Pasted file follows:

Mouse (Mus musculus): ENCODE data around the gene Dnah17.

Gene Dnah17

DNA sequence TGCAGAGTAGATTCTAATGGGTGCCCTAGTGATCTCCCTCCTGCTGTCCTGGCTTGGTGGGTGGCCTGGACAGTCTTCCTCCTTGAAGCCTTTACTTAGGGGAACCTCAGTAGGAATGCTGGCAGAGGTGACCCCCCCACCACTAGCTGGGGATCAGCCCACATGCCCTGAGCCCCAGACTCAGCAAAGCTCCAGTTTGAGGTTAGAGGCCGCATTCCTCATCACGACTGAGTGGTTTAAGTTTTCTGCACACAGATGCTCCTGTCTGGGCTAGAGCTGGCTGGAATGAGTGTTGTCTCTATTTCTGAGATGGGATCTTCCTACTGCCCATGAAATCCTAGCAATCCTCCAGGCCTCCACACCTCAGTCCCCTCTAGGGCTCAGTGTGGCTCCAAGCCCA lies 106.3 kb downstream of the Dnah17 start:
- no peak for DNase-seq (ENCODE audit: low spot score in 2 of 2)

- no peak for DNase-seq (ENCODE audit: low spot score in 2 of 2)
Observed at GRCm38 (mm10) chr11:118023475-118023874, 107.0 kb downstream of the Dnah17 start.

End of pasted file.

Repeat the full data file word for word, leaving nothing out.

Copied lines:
Mouse (Mus musculus): ENCODE data around the gene Dnah17.

Gene Dnah17

DNA sequence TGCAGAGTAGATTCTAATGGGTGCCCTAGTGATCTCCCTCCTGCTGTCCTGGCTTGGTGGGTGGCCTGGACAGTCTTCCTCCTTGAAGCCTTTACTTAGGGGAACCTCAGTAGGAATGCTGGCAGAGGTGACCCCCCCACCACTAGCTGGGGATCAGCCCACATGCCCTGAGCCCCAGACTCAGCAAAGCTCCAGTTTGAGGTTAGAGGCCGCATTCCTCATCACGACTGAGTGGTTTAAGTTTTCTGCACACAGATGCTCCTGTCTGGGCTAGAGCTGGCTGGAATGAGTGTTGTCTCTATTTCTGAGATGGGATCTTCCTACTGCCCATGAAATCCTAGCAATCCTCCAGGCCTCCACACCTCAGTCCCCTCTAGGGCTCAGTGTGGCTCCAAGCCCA lies 106.3 kb downstream of the Dnah17 start:
- no peak for DNase-seq (ENCODE audit: low spot score in 2 of 2)

- no peak for DNase-seq (ENCODE audit: low spot score in 2 of 2)
Observed at GRCm38 (mm10) chr11:118023475-118023874, 107.0 kb downstream of the Dnah17 start.